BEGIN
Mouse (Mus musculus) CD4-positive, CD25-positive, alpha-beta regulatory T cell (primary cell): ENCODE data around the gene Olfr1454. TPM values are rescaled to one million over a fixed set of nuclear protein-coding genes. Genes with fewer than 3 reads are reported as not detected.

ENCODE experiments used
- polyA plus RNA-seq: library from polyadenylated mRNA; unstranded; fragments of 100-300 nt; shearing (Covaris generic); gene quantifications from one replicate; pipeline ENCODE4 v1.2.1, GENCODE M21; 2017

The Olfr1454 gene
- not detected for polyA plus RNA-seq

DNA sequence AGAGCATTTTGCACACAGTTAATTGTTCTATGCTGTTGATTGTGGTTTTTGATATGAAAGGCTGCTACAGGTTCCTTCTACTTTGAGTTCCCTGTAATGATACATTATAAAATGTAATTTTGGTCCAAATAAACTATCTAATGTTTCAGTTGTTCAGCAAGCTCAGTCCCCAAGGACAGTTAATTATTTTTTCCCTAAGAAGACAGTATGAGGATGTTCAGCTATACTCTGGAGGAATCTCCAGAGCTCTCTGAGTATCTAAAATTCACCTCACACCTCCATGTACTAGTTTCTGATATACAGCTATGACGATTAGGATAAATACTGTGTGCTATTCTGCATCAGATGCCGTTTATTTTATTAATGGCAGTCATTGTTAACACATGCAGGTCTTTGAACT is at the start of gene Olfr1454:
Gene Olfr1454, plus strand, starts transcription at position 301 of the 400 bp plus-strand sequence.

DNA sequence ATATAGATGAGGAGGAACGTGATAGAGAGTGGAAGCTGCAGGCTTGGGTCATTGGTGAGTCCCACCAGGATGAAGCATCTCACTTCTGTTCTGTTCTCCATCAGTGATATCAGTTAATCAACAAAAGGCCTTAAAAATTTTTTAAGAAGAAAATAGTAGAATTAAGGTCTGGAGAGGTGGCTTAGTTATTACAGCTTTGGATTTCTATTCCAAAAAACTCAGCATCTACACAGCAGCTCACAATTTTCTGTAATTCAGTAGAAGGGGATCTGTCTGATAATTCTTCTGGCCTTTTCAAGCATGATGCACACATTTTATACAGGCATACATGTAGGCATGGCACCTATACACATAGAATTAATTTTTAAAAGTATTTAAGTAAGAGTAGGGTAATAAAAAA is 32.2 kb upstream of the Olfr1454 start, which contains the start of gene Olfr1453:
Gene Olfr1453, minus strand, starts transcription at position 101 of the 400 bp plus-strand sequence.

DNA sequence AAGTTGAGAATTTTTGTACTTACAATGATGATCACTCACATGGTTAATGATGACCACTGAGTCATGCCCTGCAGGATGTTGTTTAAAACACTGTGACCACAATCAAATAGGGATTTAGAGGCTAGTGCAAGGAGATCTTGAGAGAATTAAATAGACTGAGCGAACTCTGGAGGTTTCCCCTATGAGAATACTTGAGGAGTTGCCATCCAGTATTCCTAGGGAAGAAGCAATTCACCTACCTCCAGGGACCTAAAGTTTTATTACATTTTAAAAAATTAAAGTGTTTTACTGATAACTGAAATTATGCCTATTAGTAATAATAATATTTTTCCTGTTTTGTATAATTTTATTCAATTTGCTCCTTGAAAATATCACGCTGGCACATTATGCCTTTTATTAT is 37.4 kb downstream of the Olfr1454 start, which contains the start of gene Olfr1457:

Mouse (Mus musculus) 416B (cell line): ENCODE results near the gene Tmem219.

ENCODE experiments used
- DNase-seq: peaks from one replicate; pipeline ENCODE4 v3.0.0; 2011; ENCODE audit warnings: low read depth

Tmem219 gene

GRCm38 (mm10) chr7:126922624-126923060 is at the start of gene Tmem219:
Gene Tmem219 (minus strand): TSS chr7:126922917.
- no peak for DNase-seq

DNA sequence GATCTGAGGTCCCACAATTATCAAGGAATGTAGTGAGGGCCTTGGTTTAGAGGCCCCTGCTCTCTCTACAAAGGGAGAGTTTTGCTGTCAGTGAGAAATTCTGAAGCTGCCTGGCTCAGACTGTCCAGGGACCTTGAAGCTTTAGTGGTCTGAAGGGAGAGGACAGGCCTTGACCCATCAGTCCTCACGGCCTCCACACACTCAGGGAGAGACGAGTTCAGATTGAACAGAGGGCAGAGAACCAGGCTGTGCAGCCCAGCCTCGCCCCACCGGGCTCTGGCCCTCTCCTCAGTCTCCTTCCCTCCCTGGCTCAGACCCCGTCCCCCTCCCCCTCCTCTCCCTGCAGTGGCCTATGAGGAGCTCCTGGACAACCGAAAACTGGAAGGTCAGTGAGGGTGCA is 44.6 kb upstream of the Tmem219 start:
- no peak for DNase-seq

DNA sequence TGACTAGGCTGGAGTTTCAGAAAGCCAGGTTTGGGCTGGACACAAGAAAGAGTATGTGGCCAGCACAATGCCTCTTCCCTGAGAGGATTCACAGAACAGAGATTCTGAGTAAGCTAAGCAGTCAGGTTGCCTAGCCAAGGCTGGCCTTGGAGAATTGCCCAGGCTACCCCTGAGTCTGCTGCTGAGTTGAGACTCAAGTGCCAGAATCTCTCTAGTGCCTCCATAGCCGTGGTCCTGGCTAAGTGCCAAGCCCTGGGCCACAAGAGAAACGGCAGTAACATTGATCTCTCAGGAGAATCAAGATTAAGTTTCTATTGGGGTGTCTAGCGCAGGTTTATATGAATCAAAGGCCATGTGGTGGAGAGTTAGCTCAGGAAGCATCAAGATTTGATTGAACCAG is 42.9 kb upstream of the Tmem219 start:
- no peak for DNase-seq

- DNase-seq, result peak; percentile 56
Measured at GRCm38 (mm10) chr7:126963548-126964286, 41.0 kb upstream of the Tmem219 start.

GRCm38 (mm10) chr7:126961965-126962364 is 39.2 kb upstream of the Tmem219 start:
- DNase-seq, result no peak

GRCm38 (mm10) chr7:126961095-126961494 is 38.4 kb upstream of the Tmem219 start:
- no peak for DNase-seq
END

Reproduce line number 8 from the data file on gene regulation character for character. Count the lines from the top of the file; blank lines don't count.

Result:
DNA sequence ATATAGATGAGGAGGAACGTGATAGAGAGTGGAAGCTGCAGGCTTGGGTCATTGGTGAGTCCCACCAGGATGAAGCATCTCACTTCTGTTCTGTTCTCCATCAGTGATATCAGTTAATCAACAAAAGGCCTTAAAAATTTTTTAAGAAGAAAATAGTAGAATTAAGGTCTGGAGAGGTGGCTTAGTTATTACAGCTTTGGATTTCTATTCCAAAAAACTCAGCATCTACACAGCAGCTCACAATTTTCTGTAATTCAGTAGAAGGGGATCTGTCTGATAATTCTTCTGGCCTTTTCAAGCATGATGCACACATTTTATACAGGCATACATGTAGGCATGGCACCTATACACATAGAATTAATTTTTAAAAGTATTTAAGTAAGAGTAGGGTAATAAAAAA is 32.2 kb upstream of the Olfr1454 start, which contains the start of gene Olfr1453: